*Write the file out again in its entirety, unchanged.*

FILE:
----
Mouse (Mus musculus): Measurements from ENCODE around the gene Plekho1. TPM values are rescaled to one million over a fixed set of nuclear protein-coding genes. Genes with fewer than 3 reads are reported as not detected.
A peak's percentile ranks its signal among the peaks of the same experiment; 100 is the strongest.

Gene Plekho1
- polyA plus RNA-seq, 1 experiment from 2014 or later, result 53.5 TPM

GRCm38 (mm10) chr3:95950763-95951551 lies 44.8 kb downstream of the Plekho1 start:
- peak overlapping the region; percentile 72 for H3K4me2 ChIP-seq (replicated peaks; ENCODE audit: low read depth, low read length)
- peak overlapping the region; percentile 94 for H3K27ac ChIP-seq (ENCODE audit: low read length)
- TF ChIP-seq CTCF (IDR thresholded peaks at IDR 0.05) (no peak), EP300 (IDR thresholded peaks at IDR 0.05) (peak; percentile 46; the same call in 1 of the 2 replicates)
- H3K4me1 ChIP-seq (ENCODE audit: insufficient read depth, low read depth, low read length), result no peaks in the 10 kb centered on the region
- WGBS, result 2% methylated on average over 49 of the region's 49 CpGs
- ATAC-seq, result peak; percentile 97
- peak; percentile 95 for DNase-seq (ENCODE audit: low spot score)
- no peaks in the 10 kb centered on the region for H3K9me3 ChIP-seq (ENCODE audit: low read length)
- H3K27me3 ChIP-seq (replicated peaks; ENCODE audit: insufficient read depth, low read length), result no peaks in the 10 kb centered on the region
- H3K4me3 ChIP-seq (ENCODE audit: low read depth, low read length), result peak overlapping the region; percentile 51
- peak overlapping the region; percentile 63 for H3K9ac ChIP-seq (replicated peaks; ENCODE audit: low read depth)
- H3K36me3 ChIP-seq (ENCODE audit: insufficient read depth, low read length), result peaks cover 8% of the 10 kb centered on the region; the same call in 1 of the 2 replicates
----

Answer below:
Mouse (Mus musculus): Measurements from ENCODE around the gene Plekho1. TPM values are rescaled to one million over a fixed set of nuclear protein-coding genes. Genes with fewer than 3 reads are reported as not detected.
A peak's percentile ranks its signal among the peaks of the same experiment; 100 is the strongest.

Gene Plekho1
- polyA plus RNA-seq, 1 experiment from 2014 or later, result 53.5 TPM

GRCm38 (mm10) chr3:95950763-95951551 lies 44.8 kb downstream of the Plekho1 start:
- peak overlapping the region; percentile 72 for H3K4me2 ChIP-seq (replicated peaks; ENCODE audit: low read depth, low read length)
- peak overlapping the region; percentile 94 for H3K27ac ChIP-seq (ENCODE audit: low read length)
- TF ChIP-seq CTCF (IDR thresholded peaks at IDR 0.05) (no peak), EP300 (IDR thresholded peaks at IDR 0.05) (peak; percentile 46; the same call in 1 of the 2 replicates)
- H3K4me1 ChIP-seq (ENCODE audit: insufficient read depth, low read depth, low read length), result no peaks in the 10 kb centered on the region
- WGBS, result 2% methylated on average over 49 of the region's 49 CpGs
- ATAC-seq, result peak; percentile 97
- peak; percentile 95 for DNase-seq (ENCODE audit: low spot score)
- no peaks in the 10 kb centered on the region for H3K9me3 ChIP-seq (ENCODE audit: low read length)
- H3K27me3 ChIP-seq (replicated peaks; ENCODE audit: insufficient read depth, low read length), result no peaks in the 10 kb centered on the region
- H3K4me3 ChIP-seq (ENCODE audit: low read depth, low read length), result peak overlapping the region; percentile 51
- peak overlapping the region; percentile 63 for H3K9ac ChIP-seq (replicated peaks; ENCODE audit: low read depth)
- H3K36me3 ChIP-seq (ENCODE audit: insufficient read depth, low read length), result peaks cover 8% of the 10 kb centered on the region; the same call in 1 of the 2 replicates